Saving the San Juans
Will third time be the charm for Southwest Colorado wilderness act?

Saving the San Juans

The popular Ice Lakes area near Silverton would be included in the proposed 21,620-acre Sheep Mountain Special Management Area. The area is one of the largest roadless areas in Colorado not designated as wilderness. The Special Management Area would be similar to the Hermosa Creek Watershed Protection Area in that it would be closed to future mining and new road construction./File photo

Margaret Hedderman - 04/26/2018

When former Rep. John Salazar, D-Colo., introduced an act to expand wilderness areas in the San Juan Mountains, political battles over remote landscapes in the American West weren’t often the subject of national news. That, of course, was before the largest reduction of federally protected land in U.S. history. The recent reduction of Bears Ears National Monument pushed the conversation to center stage. Since then, debates over public lands have become intensely ideological and partisan.

It is in this politically charged climate that Sen. Michael Bennet, D-Colo., re-introduced the San Juan Mountains Wilderness Act last week, a bill that has twice fizzled in the halls of Congress. The question is, will the third time be the charm or will the bill fall victim to what many call an anti-conservation Congress?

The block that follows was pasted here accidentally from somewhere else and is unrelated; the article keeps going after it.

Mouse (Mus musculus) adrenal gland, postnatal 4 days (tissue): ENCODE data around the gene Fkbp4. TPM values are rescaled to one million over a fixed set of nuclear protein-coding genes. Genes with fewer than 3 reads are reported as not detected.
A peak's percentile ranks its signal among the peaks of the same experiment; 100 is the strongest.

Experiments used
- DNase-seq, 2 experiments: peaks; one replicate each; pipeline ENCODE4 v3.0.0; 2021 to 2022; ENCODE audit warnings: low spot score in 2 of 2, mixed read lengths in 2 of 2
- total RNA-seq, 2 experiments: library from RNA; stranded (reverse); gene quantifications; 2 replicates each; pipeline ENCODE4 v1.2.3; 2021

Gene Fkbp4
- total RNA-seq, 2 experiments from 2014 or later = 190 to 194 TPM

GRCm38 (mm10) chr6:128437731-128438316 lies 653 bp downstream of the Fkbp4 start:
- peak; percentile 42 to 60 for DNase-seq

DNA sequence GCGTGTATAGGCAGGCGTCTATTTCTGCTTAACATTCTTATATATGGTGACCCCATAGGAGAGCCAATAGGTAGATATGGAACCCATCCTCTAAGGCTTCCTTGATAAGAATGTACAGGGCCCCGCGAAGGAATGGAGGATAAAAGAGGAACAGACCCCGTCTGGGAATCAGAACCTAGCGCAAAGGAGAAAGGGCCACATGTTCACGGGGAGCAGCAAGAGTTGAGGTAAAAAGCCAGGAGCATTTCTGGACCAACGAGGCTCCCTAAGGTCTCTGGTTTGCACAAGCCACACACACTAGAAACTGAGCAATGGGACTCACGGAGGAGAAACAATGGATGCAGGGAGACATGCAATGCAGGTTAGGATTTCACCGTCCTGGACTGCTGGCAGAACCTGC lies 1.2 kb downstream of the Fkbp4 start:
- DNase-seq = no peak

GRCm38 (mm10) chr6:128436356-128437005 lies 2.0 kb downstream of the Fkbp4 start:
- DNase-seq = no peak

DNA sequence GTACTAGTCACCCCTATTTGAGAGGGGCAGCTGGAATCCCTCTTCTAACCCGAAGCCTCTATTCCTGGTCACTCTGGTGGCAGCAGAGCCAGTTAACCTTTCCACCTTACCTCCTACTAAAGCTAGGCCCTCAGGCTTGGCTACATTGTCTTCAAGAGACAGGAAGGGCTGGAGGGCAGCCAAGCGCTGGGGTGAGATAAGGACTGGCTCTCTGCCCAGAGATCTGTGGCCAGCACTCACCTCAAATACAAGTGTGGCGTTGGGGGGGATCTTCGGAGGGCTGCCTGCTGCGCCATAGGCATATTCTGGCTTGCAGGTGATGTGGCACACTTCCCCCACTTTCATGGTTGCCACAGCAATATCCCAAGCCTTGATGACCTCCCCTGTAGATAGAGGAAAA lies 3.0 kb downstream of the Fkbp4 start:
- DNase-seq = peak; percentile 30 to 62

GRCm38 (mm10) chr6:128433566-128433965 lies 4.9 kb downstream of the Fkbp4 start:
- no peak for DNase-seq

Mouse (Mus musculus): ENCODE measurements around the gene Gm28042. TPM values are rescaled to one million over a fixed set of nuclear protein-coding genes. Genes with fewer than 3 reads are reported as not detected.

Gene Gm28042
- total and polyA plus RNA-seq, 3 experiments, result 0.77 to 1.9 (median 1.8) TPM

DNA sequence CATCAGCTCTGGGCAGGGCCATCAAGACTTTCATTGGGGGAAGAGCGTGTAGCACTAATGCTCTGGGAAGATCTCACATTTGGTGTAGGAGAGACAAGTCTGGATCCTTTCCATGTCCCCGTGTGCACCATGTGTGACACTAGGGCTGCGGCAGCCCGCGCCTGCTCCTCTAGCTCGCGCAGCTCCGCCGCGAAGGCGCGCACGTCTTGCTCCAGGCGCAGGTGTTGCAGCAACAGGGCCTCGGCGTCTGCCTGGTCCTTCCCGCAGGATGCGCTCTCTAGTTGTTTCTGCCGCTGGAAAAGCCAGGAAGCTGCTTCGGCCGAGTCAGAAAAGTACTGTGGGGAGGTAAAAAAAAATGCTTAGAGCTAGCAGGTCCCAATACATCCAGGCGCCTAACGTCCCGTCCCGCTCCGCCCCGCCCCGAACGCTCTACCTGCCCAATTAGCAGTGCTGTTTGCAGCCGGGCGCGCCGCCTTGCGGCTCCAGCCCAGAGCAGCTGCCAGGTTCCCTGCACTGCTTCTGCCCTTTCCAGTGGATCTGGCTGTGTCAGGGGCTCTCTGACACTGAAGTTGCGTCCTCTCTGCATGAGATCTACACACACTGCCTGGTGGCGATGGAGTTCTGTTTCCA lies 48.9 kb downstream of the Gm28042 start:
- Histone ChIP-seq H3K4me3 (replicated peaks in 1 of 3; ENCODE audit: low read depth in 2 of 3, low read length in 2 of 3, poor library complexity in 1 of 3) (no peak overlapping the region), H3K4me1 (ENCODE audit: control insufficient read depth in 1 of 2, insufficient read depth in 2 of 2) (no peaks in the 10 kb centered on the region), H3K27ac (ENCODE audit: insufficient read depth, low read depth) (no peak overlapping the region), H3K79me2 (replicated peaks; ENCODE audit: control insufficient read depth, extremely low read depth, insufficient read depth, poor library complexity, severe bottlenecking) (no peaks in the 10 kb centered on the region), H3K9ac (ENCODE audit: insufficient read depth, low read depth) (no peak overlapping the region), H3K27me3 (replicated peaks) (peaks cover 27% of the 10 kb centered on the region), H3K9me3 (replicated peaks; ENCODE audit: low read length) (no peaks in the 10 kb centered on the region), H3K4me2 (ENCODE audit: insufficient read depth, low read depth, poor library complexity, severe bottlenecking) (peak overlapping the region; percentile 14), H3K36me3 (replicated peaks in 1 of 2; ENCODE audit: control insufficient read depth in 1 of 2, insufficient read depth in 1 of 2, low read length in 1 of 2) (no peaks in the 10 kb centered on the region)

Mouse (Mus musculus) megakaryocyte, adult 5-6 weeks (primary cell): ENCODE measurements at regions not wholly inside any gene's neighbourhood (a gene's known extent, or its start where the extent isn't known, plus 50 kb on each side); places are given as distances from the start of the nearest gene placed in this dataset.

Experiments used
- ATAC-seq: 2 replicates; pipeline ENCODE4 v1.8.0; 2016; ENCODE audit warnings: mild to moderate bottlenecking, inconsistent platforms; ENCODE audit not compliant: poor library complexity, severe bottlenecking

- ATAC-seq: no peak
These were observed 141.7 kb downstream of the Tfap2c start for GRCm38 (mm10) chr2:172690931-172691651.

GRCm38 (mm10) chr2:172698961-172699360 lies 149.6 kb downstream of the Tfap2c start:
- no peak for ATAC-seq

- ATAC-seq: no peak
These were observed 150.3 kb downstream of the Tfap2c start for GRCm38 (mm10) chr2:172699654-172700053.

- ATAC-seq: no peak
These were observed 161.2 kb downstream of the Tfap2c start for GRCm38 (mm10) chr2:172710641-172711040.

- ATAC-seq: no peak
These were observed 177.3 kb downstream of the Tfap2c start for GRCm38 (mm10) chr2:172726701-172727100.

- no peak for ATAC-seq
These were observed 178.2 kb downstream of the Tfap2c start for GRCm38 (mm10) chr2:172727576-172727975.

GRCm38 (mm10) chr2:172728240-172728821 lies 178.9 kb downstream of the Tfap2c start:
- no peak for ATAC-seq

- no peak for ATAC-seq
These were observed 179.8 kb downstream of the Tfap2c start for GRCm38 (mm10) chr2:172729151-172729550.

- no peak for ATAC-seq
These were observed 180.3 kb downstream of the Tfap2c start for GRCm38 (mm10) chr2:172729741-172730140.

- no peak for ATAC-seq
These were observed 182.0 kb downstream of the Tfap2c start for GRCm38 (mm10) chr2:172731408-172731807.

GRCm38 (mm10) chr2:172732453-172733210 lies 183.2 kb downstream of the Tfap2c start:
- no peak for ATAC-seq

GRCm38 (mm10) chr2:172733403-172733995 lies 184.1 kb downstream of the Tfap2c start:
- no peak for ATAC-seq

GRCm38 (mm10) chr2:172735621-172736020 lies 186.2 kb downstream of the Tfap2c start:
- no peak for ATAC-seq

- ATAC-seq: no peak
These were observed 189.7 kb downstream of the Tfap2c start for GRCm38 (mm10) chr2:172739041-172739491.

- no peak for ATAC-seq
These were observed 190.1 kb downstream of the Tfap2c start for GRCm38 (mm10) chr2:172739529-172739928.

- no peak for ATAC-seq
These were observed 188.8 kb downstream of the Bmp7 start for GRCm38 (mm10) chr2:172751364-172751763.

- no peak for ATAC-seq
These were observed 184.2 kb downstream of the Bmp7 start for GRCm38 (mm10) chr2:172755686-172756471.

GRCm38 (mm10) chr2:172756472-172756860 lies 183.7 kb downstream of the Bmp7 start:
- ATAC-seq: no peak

The bill is set to expand and create new wilderness and special management areas in the North San Juan Mountains. It’s a landscape where blue mirror lakes reflect glacier-carved cliffs and mountains unfurl into desert badlands.

“We must do our part in Washington to push this bill across the finish line,” Bennet said in a statement. “Not only are these iconic landscapes vital to outdoor recreation and local economies, but they also stand as a symbol of our public lands legacy in Colorado – a legacy we must pass onto our kids and grandkids.”

The act would add 20,438 acres to the Mount Sneffels Wilderness Area – where the current boundary bisects the fourteener’s summit and excludes the imposing facade of Whitehouse Mountain. Near Telluride, the Lizard Head Wilderness Area would see small additions to round out the borders and add the west face of Wilson Peak, another prominent fourteener in the region.

Historically, wilderness area designations have often favored high-elevation mountain vistas; whereas low-lying pinon and juniper desertscapes are frequently overlooked.

“Those types of areas are underrepresented in the wilderness system,” Jeff Widen, of The Wilderness Society, says. “However, one of the goals of the system is to protect a range of natural ecosystem types.”

To that end, the San Juan Mountains Wilderness Act will also designate the northern half of the existing McKenna Peak Wilderness Study Area in San Miguel County. Here canyons and arroyos cut through the grey Mancos shale and Mesa Verde sandstone. Cactus and hardy desert plants dot the landscape below the bare, crusty slopes of McKenna Peak. Such a designation is unique as it would be the only desert wilderness and the only wilderness area overseen by the BLM in Southwest Colorado.

Proponents have lauded the collaborative, community-driven efforts to create the act. During negotiations with stakeholders in the area, various concessions were made to accommodate recreation use (like the Hardrock 100 race course), mining activities and motorized travel. The Sheep Mountain Special Management area – which includes the iconic Ice Lakes Basin and the headwaters of South Mineral Creek – will not become a wilderness area in part because of existing helicopter skiing operations in the area.